Archive for Banking – Page 2

6th Cir. Holds Bank Not ‘Transferee’ as to Ordinary Bank Deposits in Fraudulent Transfer Action

The U.S. Court of Appeals for the Sixth Circuit recently held that a bankruptcy trustee seeking to recover fraudulent transfers could recover direct and indirect loan repayments made after the bank had knowledge of the debtor’s Ponzi scheme, but could not recover deposits not applied to pay back the bank’s debt because the bank was

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7th Cir. Rejects ‘Anti-Tying’ Challenge to Software Company’s Required Use of Bank

The U.S. Court of Appeals for the Seventh Circuit recently held that a bank’s relationship with a software services company, under which the software services company required its customers to use the bank for the depositary services ancillary to the software, did not violate anti-tying provisions of the federal Bank Holding Company Act, at 12

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7th Cir. Opens Door to Possible CAMELS Rating Litigation Challenges

The U.S. Court of Appeals for the Seventh Circuit recently held that the presence of capital as one of six components in the FDIC’s CAMELS rating does not mean that the rating as a whole is committed to agency discretion for the purpose of 5 U.S.C. §701(a)(2) and therefore unreviewable. A copy of the opinion

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SCOTUS to Decide Whether Entity is FDCPA ‘Debt Collector’ Merely Because It Purchases Defaulted Debt

The Supreme Court of the United States recently decided that it will review the decision of the U.S. Court of Appeals for the Fourth Circuit in Henson v. Santander Consumer USA, Inc. As you may recall from our prior update, the U.S. Court of Appeals for the Fourth Circuit held that the fact that a

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2nd Cir. Attempts to Clarify Spokeo as to Alleged Violations of Statutorily Required Procedures

The U.S. Court of Appeals for the Second Circuit recently rejected an interpretation of Spokeo that would preclude all violations of statutorily mandated procedures from qualifying as concrete injuries supporting standing. In so ruling, the Court held that some violations of statutorily mandated procedures might entail the concrete injury necessary for standing where Congress conferred

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7th Cir. Holds Judgment Against Bankruptcy Debtor’s Husband Did Not Violate Co-Debtor Stay

The U.S. Court of Appeals for the Seventh Circuit recently held that a bank’s lawsuit against the husband of a debtor who had filed for bankruptcy did not violate the co-debtor stay because the husband’s credit card debts were not a consumer debt for which the debtor was personally liable. A copy of the opinion

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7th Cir. Rejects Defrauded Bank’s Effort to Recover Counterfeit Check Proceeds from Payee’s Bank, Payee, Federal Reserve

The U.S. Court of Appeals for the Seventh Circuit recently held that a bank that honored a counterfeit check was not entitled to reimbursement from the party who deposited the check, nor from the depositing party’s bank or the Federal Reserve. A copy of the opinion is available at:  Link to Opinion. In 2013, an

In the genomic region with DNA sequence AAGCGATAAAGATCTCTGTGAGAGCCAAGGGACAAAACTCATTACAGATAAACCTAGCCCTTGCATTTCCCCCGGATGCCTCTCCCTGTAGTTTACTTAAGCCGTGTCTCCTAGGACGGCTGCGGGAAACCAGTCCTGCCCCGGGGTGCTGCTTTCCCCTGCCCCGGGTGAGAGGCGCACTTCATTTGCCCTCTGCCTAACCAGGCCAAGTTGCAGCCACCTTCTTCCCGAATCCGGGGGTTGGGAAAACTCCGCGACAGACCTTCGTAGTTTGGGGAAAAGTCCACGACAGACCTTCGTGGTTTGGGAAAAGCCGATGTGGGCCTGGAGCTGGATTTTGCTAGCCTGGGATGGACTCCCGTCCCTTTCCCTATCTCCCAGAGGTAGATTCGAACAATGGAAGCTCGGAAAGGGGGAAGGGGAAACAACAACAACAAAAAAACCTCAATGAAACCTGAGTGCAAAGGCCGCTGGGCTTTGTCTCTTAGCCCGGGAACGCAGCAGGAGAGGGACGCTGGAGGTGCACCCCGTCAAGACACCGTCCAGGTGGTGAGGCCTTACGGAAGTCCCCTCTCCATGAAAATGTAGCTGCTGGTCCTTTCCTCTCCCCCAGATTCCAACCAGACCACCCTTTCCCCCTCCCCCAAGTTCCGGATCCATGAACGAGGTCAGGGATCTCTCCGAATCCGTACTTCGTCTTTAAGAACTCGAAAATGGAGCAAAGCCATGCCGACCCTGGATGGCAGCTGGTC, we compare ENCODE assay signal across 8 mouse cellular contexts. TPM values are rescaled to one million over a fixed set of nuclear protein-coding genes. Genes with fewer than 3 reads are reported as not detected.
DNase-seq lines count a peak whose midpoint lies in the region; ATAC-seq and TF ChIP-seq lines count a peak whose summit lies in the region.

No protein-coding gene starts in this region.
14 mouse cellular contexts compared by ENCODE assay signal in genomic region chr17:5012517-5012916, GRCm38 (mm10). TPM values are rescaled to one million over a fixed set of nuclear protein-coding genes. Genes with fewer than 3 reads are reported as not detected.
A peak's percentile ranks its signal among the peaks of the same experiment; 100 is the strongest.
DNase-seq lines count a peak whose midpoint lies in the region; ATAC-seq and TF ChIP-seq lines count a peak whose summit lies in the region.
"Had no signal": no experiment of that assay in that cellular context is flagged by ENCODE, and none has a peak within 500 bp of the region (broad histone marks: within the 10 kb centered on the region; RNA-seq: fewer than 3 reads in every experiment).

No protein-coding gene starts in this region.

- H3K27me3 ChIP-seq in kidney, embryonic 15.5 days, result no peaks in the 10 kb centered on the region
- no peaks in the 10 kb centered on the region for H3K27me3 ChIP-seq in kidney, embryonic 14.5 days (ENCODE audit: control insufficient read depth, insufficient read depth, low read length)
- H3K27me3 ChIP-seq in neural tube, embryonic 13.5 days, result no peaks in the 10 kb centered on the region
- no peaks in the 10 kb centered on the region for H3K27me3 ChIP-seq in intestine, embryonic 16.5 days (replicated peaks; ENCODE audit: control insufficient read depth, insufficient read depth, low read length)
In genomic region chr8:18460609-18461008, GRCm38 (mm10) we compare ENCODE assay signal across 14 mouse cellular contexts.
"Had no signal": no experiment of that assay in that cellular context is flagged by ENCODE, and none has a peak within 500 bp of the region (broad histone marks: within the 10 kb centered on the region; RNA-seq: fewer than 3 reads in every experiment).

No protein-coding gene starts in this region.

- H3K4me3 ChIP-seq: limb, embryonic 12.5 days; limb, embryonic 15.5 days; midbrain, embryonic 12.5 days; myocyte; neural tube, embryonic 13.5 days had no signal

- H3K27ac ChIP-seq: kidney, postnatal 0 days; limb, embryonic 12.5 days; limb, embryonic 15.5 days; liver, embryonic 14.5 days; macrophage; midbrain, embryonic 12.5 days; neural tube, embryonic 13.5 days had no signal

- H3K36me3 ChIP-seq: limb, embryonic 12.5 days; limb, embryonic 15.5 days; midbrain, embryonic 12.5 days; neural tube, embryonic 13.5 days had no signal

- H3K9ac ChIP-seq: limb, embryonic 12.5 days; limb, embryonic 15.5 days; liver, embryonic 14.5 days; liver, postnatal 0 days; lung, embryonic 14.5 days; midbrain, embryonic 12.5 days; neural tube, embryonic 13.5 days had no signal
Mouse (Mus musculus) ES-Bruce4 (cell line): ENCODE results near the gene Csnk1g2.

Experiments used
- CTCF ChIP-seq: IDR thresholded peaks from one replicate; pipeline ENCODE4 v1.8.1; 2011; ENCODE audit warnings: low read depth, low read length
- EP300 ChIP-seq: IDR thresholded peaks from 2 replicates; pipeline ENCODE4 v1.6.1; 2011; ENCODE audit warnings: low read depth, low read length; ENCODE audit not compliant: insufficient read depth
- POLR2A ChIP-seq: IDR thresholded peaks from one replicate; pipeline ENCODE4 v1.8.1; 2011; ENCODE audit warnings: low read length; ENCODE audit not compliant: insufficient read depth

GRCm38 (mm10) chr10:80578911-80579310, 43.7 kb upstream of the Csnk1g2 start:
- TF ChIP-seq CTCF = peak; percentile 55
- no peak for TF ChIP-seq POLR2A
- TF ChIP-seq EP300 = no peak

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11th Cir. Holds Bank’s Failure to Stop Theft of Deposit Funds Could Constitute ‘Aiding and Abetting’

The U.S. Court of Appeals for the Eleventh Circuit recently held that a noncustomer pleaded sufficient facts to bring state law negligence and fraud causes of action against a bank when a bank customer engaged in the fraud. In so ruling, the Court held that “[b]ecause banks do have a duty to safeguard trust funds

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8th Cir. Holds Foreclosure Did Not Discharge Security Interest in Proceeds of Collateral

The U.S. Court of Appeals for the Eighth Circuit recently held that a secured party’s foreclosure did not discharge an otherwise valid security interest in the proceeds of the collateral, nor did it preclude the creditor from pursuing its rights to such proceeds. A copy of the opinion in Bayer CropScience, LLC v. Stearns Bank National

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CD Calif. Holds Non-Bank Not ‘True Lender’ on Allegedly Usurious Loans Extended in Name of Bank

The U.S. District Court of the Central District of California recently dismissed a borrower’s putative class action complaint against a non-bank that supposedly was the “true lender” for allegedly usurious student loans that were extended in the name of a bank.

2nd Cir. Denies Arbitration Due to Specific Agreement as to Arbitration Forum No Longer Available

The U.S. Court of Appeals for the Second Circuit recently confirmed that, in the Second Circuit, an arbitration agreement is no longer binding where the intent of the parties was to arbitrate with only a specific arbitrator and that arbitrator is unavailable. A copy of the opinion in Moss v. First Premier Bank is available at: 

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Illinois App. Court (2nd Dist) Holds Successive Actions on Same Guaranty Not Barred by Res Judicata

The Appellate Court of Illinois, Second District, recently rejected the arguments of two loan guarantors that a bank’s current claims against them were barred by res judicata because the current claims arose out of the same guaranty that the bank used to sue them in a prior action. In so ruling, the Court held that

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